Two young entrepreneurs have secured venture capital and an angel investment of Â£ 1.74million to expand their HIVED parcel delivery service.
The company has a fleet of 20 electric cargo bikes driven by couriers directly employed by HIV positive and not paid per drop. Since cargo bikes don’t get stuck in traffic and can park for free almost anywhere, the zero-emission service plans to provide estimated drops in 15-minute time slots. Currently exhibiting on London’s M25 orbital motorway, the company plans to roll out to major cities across the UK and then expand nationwide coverage within three years. Longer journeys will be made in electric vans, with most last mile deliveries being made on e-bikes that save time, speed and space.
The announcement on September 21 of a cash injection comes in addition to the launch support received in June 2020 from the UK government’s innovation agency, Innovate in the UK.
The current investment was led by the Climate Technology Seed Fund Pale blue dot and joined by Eka Ventures, Blue Impact Ventures, The Fund and several angel investors, including logistics experts who will sit on the board of directors of HIVED.
âWe can see from the GPS data that a cargo bike is always faster [through cities] than a pickup truck, âKrieger told me.
âThere are a lot of issues a pickup truck has, like getting stuck in traffic and where to park it. Van delivery services currently can only offer four hour slots at best, as there is so much that can happen to a large vehicle in a busy city. With a bicycle, all these problems disappear. We are working on 15 minute parcel delivery slots, and if we say our rider will be there between 2:45 p.m. and 3:00 p.m., we know it will happen. A bicycle can stop right outside the door; it doesn’t need to be parked three blocks down when a traffic incident or construction blocks the road.
On the same conference call, Iqbal agreed, âCities weren’t made for these big metal vans. Our service eliminates all unpleasant elements.
Kings College graduates Iqbal and Krieger met on a university research trip to Silicon Valley, California, visiting Google, Tesla, and other tech innovators. The couple were already enterprising, cutting their teeth by working for businesses owned by their families. From the age of 15, Iqbal managed social media for Archie, a high-growth Manchester-based, neon-branded burger chain started by his uncles, and Krieger spilled the fortunes of his mother’s online fashion business, Luxure Auf Lebensart of Germany.
Vanvas, the couple’s original company, was data-driven, and Iqbal and Krieger realized there was a lot more potential in operating vans than reserving ad space on them. But vans, they figured out, weren’t environmentally friendly, and even electric vans get stuck in traffic.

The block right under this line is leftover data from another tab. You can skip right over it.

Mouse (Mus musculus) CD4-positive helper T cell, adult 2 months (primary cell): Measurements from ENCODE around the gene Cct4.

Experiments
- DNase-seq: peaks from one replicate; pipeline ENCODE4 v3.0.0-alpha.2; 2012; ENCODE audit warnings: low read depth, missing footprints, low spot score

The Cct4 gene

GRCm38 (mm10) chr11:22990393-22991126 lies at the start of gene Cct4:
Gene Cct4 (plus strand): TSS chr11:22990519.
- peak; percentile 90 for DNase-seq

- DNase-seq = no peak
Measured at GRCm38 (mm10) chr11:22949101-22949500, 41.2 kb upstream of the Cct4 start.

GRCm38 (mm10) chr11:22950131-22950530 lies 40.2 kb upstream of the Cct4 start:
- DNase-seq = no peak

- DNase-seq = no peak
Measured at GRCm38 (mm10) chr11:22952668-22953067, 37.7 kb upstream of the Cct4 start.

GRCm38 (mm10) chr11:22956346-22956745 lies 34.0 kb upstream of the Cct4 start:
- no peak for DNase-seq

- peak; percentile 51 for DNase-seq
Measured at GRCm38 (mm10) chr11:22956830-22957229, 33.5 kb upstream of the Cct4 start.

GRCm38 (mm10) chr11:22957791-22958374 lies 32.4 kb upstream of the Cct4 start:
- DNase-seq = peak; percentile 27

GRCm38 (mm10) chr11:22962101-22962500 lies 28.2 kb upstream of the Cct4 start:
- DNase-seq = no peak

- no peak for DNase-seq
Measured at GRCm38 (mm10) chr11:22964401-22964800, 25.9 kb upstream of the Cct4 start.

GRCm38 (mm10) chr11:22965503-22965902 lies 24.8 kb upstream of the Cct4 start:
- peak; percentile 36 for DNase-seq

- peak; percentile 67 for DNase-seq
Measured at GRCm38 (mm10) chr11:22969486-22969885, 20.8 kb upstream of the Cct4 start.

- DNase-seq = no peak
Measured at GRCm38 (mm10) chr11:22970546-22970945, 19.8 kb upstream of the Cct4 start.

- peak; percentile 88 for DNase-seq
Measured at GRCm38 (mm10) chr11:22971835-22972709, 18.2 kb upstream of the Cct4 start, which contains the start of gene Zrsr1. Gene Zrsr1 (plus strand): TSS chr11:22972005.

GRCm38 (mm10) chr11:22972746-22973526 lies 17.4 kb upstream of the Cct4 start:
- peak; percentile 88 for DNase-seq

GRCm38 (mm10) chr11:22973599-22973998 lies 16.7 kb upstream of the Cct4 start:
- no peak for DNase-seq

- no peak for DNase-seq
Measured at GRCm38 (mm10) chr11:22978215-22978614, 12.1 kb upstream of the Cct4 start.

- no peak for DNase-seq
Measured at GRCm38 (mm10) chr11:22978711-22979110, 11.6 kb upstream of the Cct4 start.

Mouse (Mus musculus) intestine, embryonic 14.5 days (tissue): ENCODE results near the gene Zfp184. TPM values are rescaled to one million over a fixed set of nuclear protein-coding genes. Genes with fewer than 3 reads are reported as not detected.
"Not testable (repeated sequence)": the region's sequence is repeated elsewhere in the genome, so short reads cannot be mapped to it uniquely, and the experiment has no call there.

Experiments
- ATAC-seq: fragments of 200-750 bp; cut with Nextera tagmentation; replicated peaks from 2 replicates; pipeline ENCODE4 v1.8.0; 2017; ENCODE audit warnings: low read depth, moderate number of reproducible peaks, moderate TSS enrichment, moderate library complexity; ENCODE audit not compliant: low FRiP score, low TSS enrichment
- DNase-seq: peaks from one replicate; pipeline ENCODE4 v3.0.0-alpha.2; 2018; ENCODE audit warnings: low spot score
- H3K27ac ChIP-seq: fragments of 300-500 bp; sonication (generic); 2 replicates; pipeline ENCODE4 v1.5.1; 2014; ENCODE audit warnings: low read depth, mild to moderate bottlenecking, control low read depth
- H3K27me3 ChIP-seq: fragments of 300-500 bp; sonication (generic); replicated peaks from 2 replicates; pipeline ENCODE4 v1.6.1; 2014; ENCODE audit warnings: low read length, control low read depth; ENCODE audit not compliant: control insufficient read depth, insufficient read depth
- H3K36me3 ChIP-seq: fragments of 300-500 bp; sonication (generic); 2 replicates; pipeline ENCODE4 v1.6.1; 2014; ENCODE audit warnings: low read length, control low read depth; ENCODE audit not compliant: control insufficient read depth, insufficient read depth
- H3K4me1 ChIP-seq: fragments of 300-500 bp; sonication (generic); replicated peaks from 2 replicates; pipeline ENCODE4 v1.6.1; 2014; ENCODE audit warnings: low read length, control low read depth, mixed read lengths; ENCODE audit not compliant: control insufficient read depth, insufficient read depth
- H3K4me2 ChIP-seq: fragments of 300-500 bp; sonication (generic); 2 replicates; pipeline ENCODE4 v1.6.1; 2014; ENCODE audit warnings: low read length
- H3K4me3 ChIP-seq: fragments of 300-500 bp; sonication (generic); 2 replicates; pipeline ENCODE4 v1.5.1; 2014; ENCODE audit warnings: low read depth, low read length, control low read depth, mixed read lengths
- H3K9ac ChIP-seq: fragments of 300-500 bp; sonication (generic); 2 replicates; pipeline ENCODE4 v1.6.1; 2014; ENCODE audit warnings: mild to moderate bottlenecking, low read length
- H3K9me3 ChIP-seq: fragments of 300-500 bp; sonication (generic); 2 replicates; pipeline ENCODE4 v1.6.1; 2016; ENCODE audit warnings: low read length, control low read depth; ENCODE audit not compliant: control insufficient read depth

As bicycle commuters (Krieger grew up in MÃ¼nster, one of Germany’s leading cycling towns), they knew the speed and space efficiency of bikes made them perfect for last mile deliveries. Several different electric cargo bikes were tested before Iqbal and Krieger chose a fleet of Raleigh electric bikes.
âMost of the time, e-bikes are better than vans for last mile deliveries in cities,â Krieger said.
HIVED employs its riders.
âWe don’t believe in the odd-job economy for large-scale parcel delivery,â Krieger said.
âFull-time employees are happier because they don’t feel like rushing; they are not paid on the job. This way they provide better service and everyone is happy.
âI get very pissed off when I see a diesel pickup truck speeding like crazy because you know the driver is under so much pressure to save time. ”
Iqbal added, âIt’s not just the danger; it is also better economically not to rush. If you rush, chances are you will make mistakes. You can therefore deliver to the wrong address or the package will be thrown in the front yard. If you pay people in a way that they’re comfortable spending time solving problems, you lose a lot less packages. ”
HIVED is nimble and new, but its founders insist that its business model is more scalable than the van-based model of its much older competitors.
âWith increasing urbanization, the benefits of electric bikes will only increase,â Krieger said.
“We only have a small fleet at the moment, but with 30,000 cargo bikes on the road, we could make a huge positive difference in how cities work.”